Anyone who has lived on the U.S Virgin Islands as an elementary school student would remember the legends of the cowfoot woman (St.Thomas) and the goatfoot woman (St. Croix). What was interesting was that due to the passing down of the legends we ALL believed they existed even though none of us ever saw either of them nor did our ancestors. In fact, there were moments when one of our peers would point to a spot in the bushes claiming to see one of these fine creatures. They would say:

"Look right over there! You don't see her?" while having a hand on our shoulder.

We would look on intently to the spot where they pointed to until we believed we saw her too especially if the person insisted, "You don't see her right there?!?"

We would then meet other peers along the way and tell them we saw the cowfoot/goatfoot woman and reinforce the fear that was already there amongst the children of the community.

Despite this, none of this stopped us from passing on the legends to our children even though we arrived at an age where we knew the stories were nonsense. We often did it to scare our children into acting straight and avoiding wandering off into bushes or into other strange places that we thought was dangerous to them. While there was some good in this, it came down to controlling them while they were out of our presence. The fear factor which created the control was based on two creatures none of us ever saw.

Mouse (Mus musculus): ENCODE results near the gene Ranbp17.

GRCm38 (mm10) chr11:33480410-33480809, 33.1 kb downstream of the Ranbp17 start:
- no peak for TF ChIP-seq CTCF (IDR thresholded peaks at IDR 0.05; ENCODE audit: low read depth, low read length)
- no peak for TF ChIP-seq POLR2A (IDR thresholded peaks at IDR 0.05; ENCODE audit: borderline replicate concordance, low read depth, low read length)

Do you see a parallel here between the mythical story of Jesus, Christianity (religion in general) and the method of control?
It
http://www.city-data.com/blogs/blog1...xpedition.html
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Old 02-22-2010, 01:47 PM
 
Location: Colorado Springs, CO
3,334 posts, read 3,223,011 times
Reputation: 1964
Quote:
Originally Posted by InsaneInDaMembrane View Post
Anyone who has lived on the U.S Virgin Islands as an elementary school student would remember the legends of the cowfoot woman (St.Thomas) and the goatfoot woman (St. Croix).